Culinary trend: Chia seeds

One of the current health trends in the culinary arts is to add chia seeds to just about everything. From using them as a sprinkle on top of a bowl of frozen, pureed bananas to throwing them in a bottle of kombucha, these tiny powerhouses are popping up just about everywhere. 

What are chia seeds?
Chia seeds come from the chia plant – yes, we mean the same ones that start chia pets. The seeds were eaten by the Mayans and Aztecs because they are highly nutritious. They contain fiber, antioxidants, protein and omega-3s. The seeds are gluten-free and considered to be a super-food for their intense nutritional value. They are full of potassium, calcium, manganese, phosphorous and sodium, all of which help the body to function. They are often added to vegan, vegetarian and gluten-free diets to add some satisfying crunch, healthy minerals and other supplements. 

What can you use them for?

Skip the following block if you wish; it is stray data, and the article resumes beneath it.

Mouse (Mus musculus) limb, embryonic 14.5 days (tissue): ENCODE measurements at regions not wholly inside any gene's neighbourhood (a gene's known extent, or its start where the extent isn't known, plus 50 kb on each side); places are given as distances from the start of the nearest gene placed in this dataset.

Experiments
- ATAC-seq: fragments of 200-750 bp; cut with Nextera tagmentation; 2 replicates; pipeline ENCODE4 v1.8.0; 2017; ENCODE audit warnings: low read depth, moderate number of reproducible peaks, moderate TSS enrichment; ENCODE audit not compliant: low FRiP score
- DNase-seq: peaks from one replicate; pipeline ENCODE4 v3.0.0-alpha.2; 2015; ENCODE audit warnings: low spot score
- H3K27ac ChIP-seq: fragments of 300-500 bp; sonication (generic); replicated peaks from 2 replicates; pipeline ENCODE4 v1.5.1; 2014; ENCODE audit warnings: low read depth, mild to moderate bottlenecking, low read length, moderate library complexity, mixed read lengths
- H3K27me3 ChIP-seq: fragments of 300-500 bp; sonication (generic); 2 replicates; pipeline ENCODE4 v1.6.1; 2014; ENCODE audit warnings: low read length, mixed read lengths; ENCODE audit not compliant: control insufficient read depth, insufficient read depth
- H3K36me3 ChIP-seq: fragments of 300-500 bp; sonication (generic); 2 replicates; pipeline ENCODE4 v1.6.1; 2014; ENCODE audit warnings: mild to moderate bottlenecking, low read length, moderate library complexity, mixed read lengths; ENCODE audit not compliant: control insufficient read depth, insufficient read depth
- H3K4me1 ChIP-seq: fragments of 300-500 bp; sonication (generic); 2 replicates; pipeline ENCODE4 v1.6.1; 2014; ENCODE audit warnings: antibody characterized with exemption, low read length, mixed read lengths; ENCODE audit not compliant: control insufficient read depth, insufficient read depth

Chia seeds can be used as an egg substitute for baking. Grind the seeds into a powder and add three tablespoons of water per one tablespoon of seeds to replace one egg. Repeat until you have the desired amount of egg substitute. Many people use chia seeds in pudding. The seeds can be blended with cocoa powder, milk, vanilla and sugar or other sweeteners to create a delicious pudding for dessert or any other meal. 

Oh She Glows created a recipe or chia endurance crackers. With just five minutes of prep time and an hour of baking, these super healthy crackers are tasty and incredibly easy to make. Loaded with sesame, chia and sunflower seeds, and seasoned with sweet onion, salt and garlic, these nutrient-packed crackers are great to grab on the go when you're off on outdoor adventures or just heading out the door for a busy day. You can also add interesting salt varieties or kelp granules to add some extra zesty taste. 

Some people add chia seeds to breading on fish or chicken. Just toss a few teaspoons into your regular breading or grind them up and use as the sole ingredient for a crispy, crunchy outside to baked Tilapia, salmon or chicken breasts. You can even eat these tiny seeds as is. Stow a tablespoon or two in a plastic bag or small container for moments when you're hungry on the go but don't have a chance to stop for a bite to eat. They are also great additions to yogurt, cereal and trail mix for an extra boost of energy and flavor.

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